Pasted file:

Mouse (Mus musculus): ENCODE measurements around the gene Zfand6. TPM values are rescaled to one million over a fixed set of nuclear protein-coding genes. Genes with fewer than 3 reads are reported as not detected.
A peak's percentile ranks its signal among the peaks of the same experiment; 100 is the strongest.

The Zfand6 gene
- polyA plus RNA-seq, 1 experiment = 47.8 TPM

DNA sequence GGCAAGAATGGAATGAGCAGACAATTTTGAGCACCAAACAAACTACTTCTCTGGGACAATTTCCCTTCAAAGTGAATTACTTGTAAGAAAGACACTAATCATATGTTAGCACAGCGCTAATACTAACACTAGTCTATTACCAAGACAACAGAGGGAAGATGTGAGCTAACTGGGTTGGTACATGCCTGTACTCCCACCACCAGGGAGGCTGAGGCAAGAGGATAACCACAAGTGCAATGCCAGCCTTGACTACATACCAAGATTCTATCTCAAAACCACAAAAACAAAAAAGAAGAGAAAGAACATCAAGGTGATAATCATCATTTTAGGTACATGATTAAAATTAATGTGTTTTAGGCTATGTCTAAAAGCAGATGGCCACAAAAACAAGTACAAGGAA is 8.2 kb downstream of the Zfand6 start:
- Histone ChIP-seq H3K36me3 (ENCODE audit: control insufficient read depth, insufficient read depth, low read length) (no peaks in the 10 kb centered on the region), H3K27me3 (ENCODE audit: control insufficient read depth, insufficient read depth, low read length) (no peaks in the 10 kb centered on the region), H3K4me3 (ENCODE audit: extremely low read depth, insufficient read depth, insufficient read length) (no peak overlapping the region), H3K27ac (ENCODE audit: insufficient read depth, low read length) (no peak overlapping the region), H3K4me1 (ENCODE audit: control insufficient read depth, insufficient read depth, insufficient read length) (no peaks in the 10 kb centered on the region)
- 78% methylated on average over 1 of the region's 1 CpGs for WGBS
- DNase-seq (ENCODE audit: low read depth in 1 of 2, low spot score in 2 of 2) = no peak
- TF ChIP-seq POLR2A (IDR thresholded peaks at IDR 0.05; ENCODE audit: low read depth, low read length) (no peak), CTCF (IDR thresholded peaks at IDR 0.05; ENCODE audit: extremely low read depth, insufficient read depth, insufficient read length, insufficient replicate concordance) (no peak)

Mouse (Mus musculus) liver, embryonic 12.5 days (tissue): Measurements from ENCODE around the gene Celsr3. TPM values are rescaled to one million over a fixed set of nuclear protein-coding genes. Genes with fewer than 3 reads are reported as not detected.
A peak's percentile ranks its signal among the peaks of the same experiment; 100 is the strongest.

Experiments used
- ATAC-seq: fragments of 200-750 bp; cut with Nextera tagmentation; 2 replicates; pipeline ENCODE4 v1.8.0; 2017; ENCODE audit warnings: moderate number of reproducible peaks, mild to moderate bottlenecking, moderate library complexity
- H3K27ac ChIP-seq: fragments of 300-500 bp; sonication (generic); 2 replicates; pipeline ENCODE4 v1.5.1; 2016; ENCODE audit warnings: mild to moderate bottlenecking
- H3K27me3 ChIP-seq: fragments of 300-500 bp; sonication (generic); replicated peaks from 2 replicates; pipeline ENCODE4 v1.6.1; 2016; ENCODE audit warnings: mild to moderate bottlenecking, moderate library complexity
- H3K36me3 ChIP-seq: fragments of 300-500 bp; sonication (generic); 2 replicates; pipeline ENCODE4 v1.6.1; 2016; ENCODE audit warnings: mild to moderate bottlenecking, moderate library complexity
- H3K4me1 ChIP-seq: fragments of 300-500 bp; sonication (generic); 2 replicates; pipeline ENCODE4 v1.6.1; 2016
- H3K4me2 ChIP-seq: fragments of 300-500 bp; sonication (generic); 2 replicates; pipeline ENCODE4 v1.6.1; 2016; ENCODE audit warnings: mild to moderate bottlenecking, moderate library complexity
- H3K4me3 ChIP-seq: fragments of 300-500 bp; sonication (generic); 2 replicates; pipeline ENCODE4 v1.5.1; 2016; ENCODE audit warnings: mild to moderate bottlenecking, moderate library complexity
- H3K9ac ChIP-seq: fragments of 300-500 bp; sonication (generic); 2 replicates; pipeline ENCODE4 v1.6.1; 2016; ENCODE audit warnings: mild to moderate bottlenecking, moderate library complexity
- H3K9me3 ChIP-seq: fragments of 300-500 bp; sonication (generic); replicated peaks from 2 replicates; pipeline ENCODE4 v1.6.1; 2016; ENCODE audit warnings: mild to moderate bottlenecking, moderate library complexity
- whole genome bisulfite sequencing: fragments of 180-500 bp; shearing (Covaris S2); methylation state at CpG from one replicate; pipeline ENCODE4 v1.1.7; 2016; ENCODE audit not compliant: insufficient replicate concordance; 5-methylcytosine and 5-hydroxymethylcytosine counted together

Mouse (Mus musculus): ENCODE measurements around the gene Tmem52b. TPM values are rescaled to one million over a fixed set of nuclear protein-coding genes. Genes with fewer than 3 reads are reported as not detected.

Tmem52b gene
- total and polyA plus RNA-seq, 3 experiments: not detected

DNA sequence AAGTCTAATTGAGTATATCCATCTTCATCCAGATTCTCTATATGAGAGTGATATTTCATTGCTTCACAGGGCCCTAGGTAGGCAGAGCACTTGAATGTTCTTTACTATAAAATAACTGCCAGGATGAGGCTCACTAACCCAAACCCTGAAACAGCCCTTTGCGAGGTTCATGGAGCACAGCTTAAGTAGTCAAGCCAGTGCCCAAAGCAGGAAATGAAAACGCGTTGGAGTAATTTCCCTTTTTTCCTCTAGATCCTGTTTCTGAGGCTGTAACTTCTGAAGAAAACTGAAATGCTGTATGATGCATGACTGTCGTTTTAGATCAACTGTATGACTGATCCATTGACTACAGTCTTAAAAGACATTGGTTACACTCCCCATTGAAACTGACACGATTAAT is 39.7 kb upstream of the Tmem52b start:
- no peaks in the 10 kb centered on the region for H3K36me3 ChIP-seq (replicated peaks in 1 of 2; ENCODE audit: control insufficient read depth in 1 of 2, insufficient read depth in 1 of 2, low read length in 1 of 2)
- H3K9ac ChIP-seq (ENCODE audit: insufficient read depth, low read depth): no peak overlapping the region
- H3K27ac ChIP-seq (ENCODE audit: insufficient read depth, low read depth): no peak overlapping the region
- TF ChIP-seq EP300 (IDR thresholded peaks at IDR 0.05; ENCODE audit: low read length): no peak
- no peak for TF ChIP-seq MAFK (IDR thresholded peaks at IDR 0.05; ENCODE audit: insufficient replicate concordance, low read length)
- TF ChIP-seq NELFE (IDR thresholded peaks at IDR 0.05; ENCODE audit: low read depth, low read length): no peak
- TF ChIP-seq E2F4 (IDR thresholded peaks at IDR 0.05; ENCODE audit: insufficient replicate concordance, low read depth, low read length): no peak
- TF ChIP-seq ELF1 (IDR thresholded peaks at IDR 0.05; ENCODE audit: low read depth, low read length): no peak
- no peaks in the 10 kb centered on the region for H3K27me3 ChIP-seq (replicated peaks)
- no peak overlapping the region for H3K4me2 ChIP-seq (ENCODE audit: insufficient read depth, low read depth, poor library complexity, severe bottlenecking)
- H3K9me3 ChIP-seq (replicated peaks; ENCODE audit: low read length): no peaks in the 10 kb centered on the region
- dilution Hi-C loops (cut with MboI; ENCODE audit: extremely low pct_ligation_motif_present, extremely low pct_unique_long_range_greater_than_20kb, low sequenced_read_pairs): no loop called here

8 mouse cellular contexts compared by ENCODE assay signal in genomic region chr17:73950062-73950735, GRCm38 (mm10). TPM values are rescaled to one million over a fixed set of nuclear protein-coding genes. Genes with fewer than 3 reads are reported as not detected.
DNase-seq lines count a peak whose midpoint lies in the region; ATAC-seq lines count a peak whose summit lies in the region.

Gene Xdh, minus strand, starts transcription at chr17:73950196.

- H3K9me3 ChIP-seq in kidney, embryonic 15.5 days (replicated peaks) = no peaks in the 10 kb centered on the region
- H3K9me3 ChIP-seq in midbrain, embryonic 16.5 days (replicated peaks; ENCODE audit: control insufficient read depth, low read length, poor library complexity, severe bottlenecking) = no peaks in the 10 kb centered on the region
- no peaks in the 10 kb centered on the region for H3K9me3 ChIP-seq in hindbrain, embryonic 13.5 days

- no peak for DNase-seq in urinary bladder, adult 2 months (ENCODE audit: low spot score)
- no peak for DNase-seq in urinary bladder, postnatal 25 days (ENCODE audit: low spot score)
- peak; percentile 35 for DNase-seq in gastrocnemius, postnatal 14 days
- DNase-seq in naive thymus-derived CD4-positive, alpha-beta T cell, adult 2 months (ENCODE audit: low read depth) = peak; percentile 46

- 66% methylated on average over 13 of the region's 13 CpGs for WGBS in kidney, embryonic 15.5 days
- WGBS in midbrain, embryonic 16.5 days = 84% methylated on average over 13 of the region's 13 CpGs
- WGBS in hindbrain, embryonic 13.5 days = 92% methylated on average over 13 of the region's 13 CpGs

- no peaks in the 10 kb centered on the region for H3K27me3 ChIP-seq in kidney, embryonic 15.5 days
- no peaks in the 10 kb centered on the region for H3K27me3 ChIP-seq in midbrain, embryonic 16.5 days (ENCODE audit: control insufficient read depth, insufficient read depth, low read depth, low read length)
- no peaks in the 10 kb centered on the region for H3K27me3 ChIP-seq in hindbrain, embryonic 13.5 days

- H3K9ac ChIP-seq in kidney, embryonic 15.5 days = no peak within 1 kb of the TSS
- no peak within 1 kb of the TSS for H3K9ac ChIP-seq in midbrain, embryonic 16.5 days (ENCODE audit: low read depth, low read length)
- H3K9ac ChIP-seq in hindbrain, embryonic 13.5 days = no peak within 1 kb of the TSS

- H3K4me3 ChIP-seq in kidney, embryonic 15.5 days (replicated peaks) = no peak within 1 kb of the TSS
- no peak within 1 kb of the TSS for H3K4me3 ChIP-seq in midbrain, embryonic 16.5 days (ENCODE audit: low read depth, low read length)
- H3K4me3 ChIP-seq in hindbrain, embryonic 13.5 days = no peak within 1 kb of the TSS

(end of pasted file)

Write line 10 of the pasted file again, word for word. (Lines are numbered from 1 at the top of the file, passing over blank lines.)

Mouse (Mus musculus) liver, embryonic 12.5 days (tissue): Measurements from ENCODE around the gene Celsr3. TPM values are rescaled to one million over a fixed set of nuclear protein-coding genes. Genes with fewer than 3 reads are reported as not detected.